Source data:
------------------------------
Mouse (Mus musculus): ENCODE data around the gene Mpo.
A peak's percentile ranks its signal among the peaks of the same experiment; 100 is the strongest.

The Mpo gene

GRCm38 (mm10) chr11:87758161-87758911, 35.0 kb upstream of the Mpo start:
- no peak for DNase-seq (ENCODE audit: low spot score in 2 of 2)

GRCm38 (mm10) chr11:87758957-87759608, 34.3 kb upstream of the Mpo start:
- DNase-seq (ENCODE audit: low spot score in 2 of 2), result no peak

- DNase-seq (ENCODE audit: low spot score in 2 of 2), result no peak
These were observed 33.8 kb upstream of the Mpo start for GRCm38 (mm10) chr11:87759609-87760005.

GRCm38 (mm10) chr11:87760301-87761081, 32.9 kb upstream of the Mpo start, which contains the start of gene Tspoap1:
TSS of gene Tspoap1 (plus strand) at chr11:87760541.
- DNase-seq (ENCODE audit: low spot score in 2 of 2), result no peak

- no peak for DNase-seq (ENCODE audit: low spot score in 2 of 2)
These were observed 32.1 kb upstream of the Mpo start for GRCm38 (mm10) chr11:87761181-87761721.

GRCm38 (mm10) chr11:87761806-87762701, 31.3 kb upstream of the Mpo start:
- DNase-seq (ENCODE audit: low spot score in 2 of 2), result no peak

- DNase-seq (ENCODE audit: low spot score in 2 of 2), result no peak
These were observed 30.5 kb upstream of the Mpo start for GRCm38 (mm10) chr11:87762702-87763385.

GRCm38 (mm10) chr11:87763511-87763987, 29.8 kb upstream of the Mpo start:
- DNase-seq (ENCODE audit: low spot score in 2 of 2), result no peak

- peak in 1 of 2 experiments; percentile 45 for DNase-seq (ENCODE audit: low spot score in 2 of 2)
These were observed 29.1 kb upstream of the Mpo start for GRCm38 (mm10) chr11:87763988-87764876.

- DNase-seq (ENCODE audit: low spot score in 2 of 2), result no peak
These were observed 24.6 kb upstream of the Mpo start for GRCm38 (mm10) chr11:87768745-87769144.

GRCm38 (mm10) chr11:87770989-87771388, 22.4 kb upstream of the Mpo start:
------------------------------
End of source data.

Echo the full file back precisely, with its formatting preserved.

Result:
Mouse (Mus musculus): ENCODE data around the gene Mpo.
A peak's percentile ranks its signal among the peaks of the same experiment; 100 is the strongest.

The Mpo gene

GRCm38 (mm10) chr11:87758161-87758911, 35.0 kb upstream of the Mpo start:
- no peak for DNase-seq (ENCODE audit: low spot score in 2 of 2)

GRCm38 (mm10) chr11:87758957-87759608, 34.3 kb upstream of the Mpo start:
- DNase-seq (ENCODE audit: low spot score in 2 of 2), result no peak

- DNase-seq (ENCODE audit: low spot score in 2 of 2), result no peak
These were observed 33.8 kb upstream of the Mpo start for GRCm38 (mm10) chr11:87759609-87760005.

GRCm38 (mm10) chr11:87760301-87761081, 32.9 kb upstream of the Mpo start, which contains the start of gene Tspoap1:
TSS of gene Tspoap1 (plus strand) at chr11:87760541.
- DNase-seq (ENCODE audit: low spot score in 2 of 2), result no peak

- no peak for DNase-seq (ENCODE audit: low spot score in 2 of 2)
These were observed 32.1 kb upstream of the Mpo start for GRCm38 (mm10) chr11:87761181-87761721.

GRCm38 (mm10) chr11:87761806-87762701, 31.3 kb upstream of the Mpo start:
- DNase-seq (ENCODE audit: low spot score in 2 of 2), result no peak

- DNase-seq (ENCODE audit: low spot score in 2 of 2), result no peak
These were observed 30.5 kb upstream of the Mpo start for GRCm38 (mm10) chr11:87762702-87763385.

GRCm38 (mm10) chr11:87763511-87763987, 29.8 kb upstream of the Mpo start:
- DNase-seq (ENCODE audit: low spot score in 2 of 2), result no peak

- peak in 1 of 2 experiments; percentile 45 for DNase-seq (ENCODE audit: low spot score in 2 of 2)
These were observed 29.1 kb upstream of the Mpo start for GRCm38 (mm10) chr11:87763988-87764876.

- DNase-seq (ENCODE audit: low spot score in 2 of 2), result no peak
These were observed 24.6 kb upstream of the Mpo start for GRCm38 (mm10) chr11:87768745-87769144.

GRCm38 (mm10) chr11:87770989-87771388, 22.4 kb upstream of the Mpo start: